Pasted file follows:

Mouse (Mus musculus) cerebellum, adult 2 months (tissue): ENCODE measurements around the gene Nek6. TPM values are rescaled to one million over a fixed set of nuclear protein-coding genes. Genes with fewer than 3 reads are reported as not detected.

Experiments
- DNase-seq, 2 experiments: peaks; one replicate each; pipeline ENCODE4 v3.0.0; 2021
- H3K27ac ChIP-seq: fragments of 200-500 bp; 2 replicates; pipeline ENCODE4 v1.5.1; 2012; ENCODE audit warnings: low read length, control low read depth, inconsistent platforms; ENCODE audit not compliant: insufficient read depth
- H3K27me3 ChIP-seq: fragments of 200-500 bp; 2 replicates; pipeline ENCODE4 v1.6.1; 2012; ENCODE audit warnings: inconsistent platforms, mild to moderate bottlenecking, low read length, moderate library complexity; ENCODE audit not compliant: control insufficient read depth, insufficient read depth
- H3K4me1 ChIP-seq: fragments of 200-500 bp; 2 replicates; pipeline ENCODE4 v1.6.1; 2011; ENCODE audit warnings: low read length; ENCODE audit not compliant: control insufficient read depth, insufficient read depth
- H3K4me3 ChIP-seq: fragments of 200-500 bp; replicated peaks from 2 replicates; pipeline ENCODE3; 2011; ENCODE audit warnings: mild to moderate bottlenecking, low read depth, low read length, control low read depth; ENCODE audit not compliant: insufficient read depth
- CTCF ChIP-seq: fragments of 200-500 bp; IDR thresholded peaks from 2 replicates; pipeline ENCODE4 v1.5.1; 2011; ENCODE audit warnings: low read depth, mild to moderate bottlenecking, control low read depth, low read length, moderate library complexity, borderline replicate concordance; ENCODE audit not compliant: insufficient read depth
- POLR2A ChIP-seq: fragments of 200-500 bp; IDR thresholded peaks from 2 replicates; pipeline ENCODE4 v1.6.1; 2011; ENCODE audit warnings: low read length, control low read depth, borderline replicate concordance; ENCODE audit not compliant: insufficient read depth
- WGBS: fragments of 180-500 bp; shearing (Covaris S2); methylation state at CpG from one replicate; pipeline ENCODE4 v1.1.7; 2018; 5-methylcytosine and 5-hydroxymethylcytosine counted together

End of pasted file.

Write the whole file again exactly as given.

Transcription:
Mouse (Mus musculus) cerebellum, adult 2 months (tissue): ENCODE measurements around the gene Nek6. TPM values are rescaled to one million over a fixed set of nuclear protein-coding genes. Genes with fewer than 3 reads are reported as not detected.

Experiments
- DNase-seq, 2 experiments: peaks; one replicate each; pipeline ENCODE4 v3.0.0; 2021
- H3K27ac ChIP-seq: fragments of 200-500 bp; 2 replicates; pipeline ENCODE4 v1.5.1; 2012; ENCODE audit warnings: low read length, control low read depth, inconsistent platforms; ENCODE audit not compliant: insufficient read depth
- H3K27me3 ChIP-seq: fragments of 200-500 bp; 2 replicates; pipeline ENCODE4 v1.6.1; 2012; ENCODE audit warnings: inconsistent platforms, mild to moderate bottlenecking, low read length, moderate library complexity; ENCODE audit not compliant: control insufficient read depth, insufficient read depth
- H3K4me1 ChIP-seq: fragments of 200-500 bp; 2 replicates; pipeline ENCODE4 v1.6.1; 2011; ENCODE audit warnings: low read length; ENCODE audit not compliant: control insufficient read depth, insufficient read depth
- H3K4me3 ChIP-seq: fragments of 200-500 bp; replicated peaks from 2 replicates; pipeline ENCODE3; 2011; ENCODE audit warnings: mild to moderate bottlenecking, low read depth, low read length, control low read depth; ENCODE audit not compliant: insufficient read depth
- CTCF ChIP-seq: fragments of 200-500 bp; IDR thresholded peaks from 2 replicates; pipeline ENCODE4 v1.5.1; 2011; ENCODE audit warnings: low read depth, mild to moderate bottlenecking, control low read depth, low read length, moderate library complexity, borderline replicate concordance; ENCODE audit not compliant: insufficient read depth
- POLR2A ChIP-seq: fragments of 200-500 bp; IDR thresholded peaks from 2 replicates; pipeline ENCODE4 v1.6.1; 2011; ENCODE audit warnings: low read length, control low read depth, borderline replicate concordance; ENCODE audit not compliant: insufficient read depth
- WGBS: fragments of 180-500 bp; shearing (Covaris S2); methylation state at CpG from one replicate; pipeline ENCODE4 v1.1.7; 2018; 5-methylcytosine and 5-hydroxymethylcytosine counted together